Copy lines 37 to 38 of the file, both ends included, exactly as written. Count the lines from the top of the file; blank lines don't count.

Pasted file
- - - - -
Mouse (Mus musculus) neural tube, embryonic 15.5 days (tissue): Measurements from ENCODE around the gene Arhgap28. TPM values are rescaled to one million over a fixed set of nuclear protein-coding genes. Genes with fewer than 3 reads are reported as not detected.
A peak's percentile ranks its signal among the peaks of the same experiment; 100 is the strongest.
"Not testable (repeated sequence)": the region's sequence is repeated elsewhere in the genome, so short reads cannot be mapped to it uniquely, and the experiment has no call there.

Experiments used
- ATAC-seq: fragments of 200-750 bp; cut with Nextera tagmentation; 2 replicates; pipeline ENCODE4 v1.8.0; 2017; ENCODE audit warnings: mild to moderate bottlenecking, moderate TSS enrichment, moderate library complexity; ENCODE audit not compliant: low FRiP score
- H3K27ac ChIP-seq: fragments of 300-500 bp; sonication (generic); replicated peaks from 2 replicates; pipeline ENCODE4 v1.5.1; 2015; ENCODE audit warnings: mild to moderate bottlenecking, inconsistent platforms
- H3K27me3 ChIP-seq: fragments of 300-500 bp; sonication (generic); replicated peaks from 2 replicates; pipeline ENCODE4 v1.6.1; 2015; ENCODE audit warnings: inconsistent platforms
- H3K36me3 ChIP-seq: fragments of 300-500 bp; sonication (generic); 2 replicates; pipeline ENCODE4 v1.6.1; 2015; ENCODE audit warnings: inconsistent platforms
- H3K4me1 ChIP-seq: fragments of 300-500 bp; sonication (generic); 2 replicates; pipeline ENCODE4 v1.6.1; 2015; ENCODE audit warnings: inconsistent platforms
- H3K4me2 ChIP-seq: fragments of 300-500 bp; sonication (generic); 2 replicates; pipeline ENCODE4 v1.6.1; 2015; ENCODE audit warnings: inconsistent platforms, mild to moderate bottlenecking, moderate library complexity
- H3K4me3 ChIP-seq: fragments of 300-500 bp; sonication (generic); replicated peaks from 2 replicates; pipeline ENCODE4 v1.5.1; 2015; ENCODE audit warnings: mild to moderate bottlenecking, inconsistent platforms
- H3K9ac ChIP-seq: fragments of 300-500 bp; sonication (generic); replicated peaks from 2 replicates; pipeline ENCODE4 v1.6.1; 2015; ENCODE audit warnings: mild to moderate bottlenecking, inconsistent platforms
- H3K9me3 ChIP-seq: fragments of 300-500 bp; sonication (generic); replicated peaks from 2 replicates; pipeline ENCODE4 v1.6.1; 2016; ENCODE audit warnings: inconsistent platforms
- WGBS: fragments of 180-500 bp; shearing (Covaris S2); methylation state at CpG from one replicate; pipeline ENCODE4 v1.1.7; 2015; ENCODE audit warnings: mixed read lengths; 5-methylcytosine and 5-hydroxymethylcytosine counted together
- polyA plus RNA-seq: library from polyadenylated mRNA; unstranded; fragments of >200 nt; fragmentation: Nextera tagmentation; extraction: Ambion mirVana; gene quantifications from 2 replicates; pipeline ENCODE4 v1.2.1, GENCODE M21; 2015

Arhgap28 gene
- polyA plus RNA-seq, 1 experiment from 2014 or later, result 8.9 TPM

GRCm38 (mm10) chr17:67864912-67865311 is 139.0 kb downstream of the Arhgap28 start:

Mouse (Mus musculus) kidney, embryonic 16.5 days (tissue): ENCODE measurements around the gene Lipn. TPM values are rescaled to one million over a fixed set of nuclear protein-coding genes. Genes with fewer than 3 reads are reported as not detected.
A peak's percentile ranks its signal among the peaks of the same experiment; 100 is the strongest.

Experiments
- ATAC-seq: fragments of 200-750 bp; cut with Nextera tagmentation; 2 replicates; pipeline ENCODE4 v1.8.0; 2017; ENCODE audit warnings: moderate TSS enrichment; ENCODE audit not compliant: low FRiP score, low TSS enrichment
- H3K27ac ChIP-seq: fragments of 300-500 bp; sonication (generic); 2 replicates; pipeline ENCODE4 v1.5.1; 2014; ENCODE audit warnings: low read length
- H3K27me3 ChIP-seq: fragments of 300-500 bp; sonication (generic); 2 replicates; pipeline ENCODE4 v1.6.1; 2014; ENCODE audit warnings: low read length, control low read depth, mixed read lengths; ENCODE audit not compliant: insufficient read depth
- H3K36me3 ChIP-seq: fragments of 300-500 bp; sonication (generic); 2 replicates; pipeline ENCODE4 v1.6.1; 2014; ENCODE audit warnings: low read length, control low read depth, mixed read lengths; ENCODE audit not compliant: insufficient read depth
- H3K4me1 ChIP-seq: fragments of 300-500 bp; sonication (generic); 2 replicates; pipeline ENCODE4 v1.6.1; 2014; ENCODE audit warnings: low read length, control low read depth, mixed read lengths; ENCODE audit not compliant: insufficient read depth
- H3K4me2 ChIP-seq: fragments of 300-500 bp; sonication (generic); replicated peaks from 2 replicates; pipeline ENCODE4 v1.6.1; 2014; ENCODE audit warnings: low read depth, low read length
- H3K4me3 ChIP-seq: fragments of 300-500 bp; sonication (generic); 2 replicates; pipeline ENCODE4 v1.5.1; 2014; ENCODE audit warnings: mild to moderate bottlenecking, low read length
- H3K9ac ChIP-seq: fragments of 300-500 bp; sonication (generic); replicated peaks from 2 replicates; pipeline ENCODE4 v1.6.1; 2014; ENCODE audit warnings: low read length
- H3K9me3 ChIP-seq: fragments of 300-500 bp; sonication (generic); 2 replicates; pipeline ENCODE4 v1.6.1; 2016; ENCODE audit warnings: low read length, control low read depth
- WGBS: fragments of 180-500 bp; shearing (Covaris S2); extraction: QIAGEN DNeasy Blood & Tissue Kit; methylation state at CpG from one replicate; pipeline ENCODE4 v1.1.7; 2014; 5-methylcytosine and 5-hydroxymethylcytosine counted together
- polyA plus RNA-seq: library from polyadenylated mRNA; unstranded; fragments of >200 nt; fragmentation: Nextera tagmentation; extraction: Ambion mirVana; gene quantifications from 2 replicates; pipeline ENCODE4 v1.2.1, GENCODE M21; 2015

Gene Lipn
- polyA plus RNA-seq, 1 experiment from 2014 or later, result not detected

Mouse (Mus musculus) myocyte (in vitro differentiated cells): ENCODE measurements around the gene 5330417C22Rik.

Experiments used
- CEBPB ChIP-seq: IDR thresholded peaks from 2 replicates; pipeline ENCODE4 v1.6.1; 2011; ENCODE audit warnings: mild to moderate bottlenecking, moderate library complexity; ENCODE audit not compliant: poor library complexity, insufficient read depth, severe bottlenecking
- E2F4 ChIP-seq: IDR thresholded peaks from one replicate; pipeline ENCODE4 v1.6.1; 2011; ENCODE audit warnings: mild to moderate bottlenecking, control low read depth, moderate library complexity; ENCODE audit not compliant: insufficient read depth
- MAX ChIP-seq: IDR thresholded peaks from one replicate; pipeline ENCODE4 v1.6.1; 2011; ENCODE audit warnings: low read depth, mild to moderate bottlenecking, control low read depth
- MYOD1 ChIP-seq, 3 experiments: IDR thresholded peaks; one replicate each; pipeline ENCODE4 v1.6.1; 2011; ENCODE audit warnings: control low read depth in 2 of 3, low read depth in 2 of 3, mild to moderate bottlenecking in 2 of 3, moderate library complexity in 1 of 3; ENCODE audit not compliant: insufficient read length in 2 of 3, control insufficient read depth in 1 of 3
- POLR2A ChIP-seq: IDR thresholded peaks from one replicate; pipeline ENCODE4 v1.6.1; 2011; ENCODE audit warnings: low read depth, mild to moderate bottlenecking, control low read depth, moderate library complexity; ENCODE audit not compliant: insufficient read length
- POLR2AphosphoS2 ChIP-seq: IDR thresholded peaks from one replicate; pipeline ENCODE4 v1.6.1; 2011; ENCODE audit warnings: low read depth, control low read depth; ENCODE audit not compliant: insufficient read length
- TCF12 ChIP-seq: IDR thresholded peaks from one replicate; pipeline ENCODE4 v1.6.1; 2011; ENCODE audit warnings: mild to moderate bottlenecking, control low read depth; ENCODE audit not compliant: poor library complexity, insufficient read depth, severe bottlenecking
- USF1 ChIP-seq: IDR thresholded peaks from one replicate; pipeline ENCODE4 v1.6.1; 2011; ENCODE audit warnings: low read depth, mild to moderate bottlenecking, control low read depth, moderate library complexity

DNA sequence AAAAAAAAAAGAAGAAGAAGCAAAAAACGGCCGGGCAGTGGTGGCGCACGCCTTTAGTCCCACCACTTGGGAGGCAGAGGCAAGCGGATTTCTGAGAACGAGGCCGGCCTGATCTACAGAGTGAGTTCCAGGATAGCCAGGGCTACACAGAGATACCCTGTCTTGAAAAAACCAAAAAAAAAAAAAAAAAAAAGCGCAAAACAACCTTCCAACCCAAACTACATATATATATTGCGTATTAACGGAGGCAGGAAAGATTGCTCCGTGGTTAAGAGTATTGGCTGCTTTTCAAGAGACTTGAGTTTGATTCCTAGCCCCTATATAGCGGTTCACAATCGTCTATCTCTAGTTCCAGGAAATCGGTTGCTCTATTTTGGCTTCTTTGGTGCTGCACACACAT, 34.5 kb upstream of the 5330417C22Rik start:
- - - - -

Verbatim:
- CEBPB ChIP-seq: IDR thresholded peaks from 2 replicates; pipeline ENCODE4 v1.6.1; 2011; ENCODE audit warnings: mild to moderate bottlenecking, moderate library complexity; ENCODE audit not compliant: poor library complexity, insufficient read depth, severe bottlenecking
- E2F4 ChIP-seq: IDR thresholded peaks from one replicate; pipeline ENCODE4 v1.6.1; 2011; ENCODE audit warnings: mild to moderate bottlenecking, control low read depth, moderate library complexity; ENCODE audit not compliant: insufficient read depth